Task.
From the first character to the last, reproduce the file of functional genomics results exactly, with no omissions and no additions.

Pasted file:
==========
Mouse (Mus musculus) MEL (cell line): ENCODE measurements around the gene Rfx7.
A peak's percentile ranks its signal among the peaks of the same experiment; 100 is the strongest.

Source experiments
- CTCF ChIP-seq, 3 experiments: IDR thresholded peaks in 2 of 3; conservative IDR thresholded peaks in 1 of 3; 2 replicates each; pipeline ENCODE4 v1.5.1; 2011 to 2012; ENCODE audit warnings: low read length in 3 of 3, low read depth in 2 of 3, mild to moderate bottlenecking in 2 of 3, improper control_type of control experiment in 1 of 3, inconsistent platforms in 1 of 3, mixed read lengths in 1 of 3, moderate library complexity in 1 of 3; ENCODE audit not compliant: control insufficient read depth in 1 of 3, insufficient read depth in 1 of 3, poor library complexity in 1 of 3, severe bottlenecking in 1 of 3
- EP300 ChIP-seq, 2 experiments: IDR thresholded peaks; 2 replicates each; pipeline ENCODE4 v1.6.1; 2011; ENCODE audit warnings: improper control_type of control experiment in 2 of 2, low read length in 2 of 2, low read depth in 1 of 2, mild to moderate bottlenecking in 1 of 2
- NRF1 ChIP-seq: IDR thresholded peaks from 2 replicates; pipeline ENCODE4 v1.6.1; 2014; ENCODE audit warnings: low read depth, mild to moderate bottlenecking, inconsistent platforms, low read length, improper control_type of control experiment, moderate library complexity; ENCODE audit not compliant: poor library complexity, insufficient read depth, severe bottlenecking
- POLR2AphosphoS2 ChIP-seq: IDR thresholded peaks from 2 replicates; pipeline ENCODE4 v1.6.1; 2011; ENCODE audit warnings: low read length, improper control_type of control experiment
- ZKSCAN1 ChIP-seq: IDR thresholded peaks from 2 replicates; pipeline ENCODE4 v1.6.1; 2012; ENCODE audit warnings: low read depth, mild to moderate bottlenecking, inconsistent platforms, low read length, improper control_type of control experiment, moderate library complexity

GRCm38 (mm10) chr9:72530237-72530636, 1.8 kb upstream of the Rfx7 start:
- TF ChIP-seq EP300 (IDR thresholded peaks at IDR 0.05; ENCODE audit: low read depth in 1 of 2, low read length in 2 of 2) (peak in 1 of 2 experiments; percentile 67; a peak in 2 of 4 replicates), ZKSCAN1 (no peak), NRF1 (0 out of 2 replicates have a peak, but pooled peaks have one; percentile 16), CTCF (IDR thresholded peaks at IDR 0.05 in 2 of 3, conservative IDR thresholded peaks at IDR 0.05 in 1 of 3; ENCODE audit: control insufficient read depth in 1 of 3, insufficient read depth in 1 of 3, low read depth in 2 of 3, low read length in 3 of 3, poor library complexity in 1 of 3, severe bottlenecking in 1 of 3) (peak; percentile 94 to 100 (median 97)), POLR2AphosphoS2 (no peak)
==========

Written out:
Mouse (Mus musculus) MEL (cell line): ENCODE measurements around the gene Rfx7.
A peak's percentile ranks its signal among the peaks of the same experiment; 100 is the strongest.

Source experiments
- CTCF ChIP-seq, 3 experiments: IDR thresholded peaks in 2 of 3; conservative IDR thresholded peaks in 1 of 3; 2 replicates each; pipeline ENCODE4 v1.5.1; 2011 to 2012; ENCODE audit warnings: low read length in 3 of 3, low read depth in 2 of 3, mild to moderate bottlenecking in 2 of 3, improper control_type of control experiment in 1 of 3, inconsistent platforms in 1 of 3, mixed read lengths in 1 of 3, moderate library complexity in 1 of 3; ENCODE audit not compliant: control insufficient read depth in 1 of 3, insufficient read depth in 1 of 3, poor library complexity in 1 of 3, severe bottlenecking in 1 of 3
- EP300 ChIP-seq, 2 experiments: IDR thresholded peaks; 2 replicates each; pipeline ENCODE4 v1.6.1; 2011; ENCODE audit warnings: improper control_type of control experiment in 2 of 2, low read length in 2 of 2, low read depth in 1 of 2, mild to moderate bottlenecking in 1 of 2
- NRF1 ChIP-seq: IDR thresholded peaks from 2 replicates; pipeline ENCODE4 v1.6.1; 2014; ENCODE audit warnings: low read depth, mild to moderate bottlenecking, inconsistent platforms, low read length, improper control_type of control experiment, moderate library complexity; ENCODE audit not compliant: poor library complexity, insufficient read depth, severe bottlenecking
- POLR2AphosphoS2 ChIP-seq: IDR thresholded peaks from 2 replicates; pipeline ENCODE4 v1.6.1; 2011; ENCODE audit warnings: low read length, improper control_type of control experiment
- ZKSCAN1 ChIP-seq: IDR thresholded peaks from 2 replicates; pipeline ENCODE4 v1.6.1; 2012; ENCODE audit warnings: low read depth, mild to moderate bottlenecking, inconsistent platforms, low read length, improper control_type of control experiment, moderate library complexity

GRCm38 (mm10) chr9:72530237-72530636, 1.8 kb upstream of the Rfx7 start:
- TF ChIP-seq EP300 (IDR thresholded peaks at IDR 0.05; ENCODE audit: low read depth in 1 of 2, low read length in 2 of 2) (peak in 1 of 2 experiments; percentile 67; a peak in 2 of 4 replicates), ZKSCAN1 (no peak), NRF1 (0 out of 2 replicates have a peak, but pooled peaks have one; percentile 16), CTCF (IDR thresholded peaks at IDR 0.05 in 2 of 3, conservative IDR thresholded peaks at IDR 0.05 in 1 of 3; ENCODE audit: control insufficient read depth in 1 of 3, insufficient read depth in 1 of 3, low read depth in 2 of 3, low read length in 3 of 3, poor library complexity in 1 of 3, severe bottlenecking in 1 of 3) (peak; percentile 94 to 100 (median 97)), POLR2AphosphoS2 (no peak)